A shop worker who called himself "your worst nightmare" as he preyed on 11 girls online has been jailed for three years.
Cameron Stevens targeted the children both here and in America from his then home in Glasgow's Pollok.
The twisted 23-year-old loner threatened to "leak" a photo of one victim unless she continued to agree to his sick demands.
Stevens today returned to the High Court in Glasgow having pleaded guilty in July to 14 sex offences charges.
His lawyer had asked for an alternative to jail for him to address his offending and "complex" personal issues.
However, Lady Stacey concluded that a prison-term was the only "suitable" sentence.
The judge told Stevens: "What you did has consequences for the young children involved.
"This is not some victimless case. I have to express society's disapproval for what you did.
"We know that young girls go on the internet and we need to protect them."
Stevens will be supervised for a further two years on his release.
The charges mainly consisted of him communicating with underage girls online and getting them to carry out indecent acts.
He preyed on the girls - aged between nine and 15 - via social media.
This included the chat app Kik - with an account found on his iPad under the name "Your worst nightmare".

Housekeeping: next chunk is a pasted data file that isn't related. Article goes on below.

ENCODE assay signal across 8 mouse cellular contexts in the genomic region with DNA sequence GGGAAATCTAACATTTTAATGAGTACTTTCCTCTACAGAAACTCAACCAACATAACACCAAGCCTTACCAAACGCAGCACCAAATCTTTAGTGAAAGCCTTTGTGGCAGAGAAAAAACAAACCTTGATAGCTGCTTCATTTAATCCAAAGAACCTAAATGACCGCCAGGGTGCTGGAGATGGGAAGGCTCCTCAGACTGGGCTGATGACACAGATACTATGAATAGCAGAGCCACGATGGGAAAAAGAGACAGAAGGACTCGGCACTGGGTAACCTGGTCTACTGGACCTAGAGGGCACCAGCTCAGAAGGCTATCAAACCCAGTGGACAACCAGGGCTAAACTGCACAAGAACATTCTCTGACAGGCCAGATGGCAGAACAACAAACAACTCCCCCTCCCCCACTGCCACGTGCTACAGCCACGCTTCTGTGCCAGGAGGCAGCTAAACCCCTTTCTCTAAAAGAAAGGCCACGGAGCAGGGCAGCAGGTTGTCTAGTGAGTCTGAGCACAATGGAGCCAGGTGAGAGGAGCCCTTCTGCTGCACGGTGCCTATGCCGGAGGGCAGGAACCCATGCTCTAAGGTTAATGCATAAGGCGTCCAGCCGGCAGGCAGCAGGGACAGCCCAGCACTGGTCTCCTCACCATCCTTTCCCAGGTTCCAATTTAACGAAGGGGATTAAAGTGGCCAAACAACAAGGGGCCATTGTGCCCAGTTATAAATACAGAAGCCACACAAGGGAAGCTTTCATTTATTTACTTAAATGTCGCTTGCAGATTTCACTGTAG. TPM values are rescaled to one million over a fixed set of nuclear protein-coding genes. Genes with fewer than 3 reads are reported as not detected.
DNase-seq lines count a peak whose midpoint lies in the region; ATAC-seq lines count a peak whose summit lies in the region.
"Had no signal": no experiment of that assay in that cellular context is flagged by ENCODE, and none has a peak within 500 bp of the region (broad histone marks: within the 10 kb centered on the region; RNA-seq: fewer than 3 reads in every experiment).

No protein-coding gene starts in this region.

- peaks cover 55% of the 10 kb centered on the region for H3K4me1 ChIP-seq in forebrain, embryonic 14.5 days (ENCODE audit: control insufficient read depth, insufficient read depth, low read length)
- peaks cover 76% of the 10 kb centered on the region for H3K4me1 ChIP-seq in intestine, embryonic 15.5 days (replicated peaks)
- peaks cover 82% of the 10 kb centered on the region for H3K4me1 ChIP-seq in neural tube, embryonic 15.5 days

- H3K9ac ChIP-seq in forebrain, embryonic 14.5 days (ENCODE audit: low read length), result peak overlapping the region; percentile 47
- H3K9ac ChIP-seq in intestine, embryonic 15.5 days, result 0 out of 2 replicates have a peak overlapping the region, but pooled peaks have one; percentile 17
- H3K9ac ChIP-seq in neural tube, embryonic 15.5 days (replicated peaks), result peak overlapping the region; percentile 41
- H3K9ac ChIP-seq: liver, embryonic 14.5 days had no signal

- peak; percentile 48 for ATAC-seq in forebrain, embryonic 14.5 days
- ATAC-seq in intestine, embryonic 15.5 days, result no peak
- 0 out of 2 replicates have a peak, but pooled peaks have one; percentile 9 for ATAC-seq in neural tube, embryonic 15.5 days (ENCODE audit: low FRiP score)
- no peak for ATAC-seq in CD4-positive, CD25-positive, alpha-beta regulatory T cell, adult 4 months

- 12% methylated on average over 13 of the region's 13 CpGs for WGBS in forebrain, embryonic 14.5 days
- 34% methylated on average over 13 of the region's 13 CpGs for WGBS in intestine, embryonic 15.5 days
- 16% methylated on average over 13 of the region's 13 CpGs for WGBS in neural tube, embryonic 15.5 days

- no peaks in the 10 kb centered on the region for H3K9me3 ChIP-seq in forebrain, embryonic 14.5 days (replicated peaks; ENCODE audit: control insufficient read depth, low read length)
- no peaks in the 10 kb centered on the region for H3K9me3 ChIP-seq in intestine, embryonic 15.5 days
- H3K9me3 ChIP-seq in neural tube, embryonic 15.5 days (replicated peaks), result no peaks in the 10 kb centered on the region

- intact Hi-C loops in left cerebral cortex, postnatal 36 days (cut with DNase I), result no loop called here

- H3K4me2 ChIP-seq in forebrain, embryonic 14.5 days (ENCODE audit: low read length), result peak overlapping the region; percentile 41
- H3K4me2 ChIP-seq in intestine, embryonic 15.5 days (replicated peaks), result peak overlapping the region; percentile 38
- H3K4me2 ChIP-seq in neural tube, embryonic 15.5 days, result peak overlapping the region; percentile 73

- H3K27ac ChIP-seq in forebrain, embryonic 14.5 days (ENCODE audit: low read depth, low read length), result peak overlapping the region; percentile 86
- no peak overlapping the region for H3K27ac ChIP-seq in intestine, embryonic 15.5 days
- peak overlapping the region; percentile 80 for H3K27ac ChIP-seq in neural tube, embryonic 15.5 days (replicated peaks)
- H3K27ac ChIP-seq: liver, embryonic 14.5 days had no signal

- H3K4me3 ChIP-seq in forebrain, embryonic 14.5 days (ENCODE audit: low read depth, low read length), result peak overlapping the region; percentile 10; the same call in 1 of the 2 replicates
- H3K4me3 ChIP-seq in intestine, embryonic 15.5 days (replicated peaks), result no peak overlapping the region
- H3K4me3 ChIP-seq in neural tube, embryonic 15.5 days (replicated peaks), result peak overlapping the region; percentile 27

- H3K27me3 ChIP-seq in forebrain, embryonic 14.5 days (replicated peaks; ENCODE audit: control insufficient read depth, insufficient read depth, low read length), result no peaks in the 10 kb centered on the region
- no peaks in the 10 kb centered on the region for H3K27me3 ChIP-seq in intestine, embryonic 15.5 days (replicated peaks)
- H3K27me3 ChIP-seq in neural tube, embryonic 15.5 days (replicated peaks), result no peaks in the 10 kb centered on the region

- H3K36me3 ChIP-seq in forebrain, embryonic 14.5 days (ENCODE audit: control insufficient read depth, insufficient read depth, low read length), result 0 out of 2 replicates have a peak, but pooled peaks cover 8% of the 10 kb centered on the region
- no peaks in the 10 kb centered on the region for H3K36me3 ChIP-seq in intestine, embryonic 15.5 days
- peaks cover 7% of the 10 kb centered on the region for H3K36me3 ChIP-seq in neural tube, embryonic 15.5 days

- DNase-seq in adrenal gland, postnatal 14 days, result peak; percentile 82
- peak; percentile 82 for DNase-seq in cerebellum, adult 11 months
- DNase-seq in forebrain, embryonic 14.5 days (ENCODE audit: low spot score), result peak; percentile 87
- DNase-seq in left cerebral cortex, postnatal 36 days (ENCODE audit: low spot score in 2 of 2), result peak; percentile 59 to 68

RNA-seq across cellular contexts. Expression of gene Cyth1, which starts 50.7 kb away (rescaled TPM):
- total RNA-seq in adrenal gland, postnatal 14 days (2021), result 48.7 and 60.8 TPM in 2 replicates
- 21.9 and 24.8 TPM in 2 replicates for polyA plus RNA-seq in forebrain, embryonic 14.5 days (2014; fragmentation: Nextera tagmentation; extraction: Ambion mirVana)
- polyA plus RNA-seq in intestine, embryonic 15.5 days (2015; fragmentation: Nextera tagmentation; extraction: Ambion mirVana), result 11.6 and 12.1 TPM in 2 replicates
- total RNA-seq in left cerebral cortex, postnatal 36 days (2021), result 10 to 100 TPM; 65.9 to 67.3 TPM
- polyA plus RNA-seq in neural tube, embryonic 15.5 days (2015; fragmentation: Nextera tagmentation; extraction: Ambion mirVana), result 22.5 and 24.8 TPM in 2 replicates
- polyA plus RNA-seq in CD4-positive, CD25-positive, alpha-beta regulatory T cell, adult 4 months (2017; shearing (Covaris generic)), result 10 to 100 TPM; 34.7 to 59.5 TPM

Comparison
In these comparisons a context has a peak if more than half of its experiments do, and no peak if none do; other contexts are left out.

Prosecutor Chris McKenna said: "Stevens contacted females, who were not known to him.
"After establishing a rapport, he incited them to carry out sexual acts [as well] as sending [him] moving and still images.
"He adopted the dominant role and sought to exploit the young females."
He was initially charged in August 2019 after the accessing of indecent images was linked to an address where he lived.
However, a further police probe went on to reveal the scale of his offending.
Mr McKenna said two of the girls were identified and both lived in Scotland.
However, the others are only known by online "usernames" although it is thought they stay in the United States.
Detectives examined the iPad and a mobile phone belonging to Stevens, discovering a "large volume of material".
Mr McKenna told the hearing it emerged Stevens had asked victims for "verification photographs" to prove they were actually children.
Much of what Stevens asked the girls to do is too graphic to explain in detail.
However, he demanded one forward him more photos, but she said she "did not want to carry out his instruction".
Mr McKenna stated: "He responded by threatening to leak an image she had sent him and saying that he knew how to track and locate people."
Police discovered in total more than 100 indecent photos and video clips.
The court earlier heard Stevens had been diagnosed with Tourette's syndrome and autism.
Edith Forrest, defending, said: "These offences stem from his desire to have friends.
"His father reports his only contact with others was via the internet.
"He was engaging with others online who were encouraging him to get involved in this type of behaviour."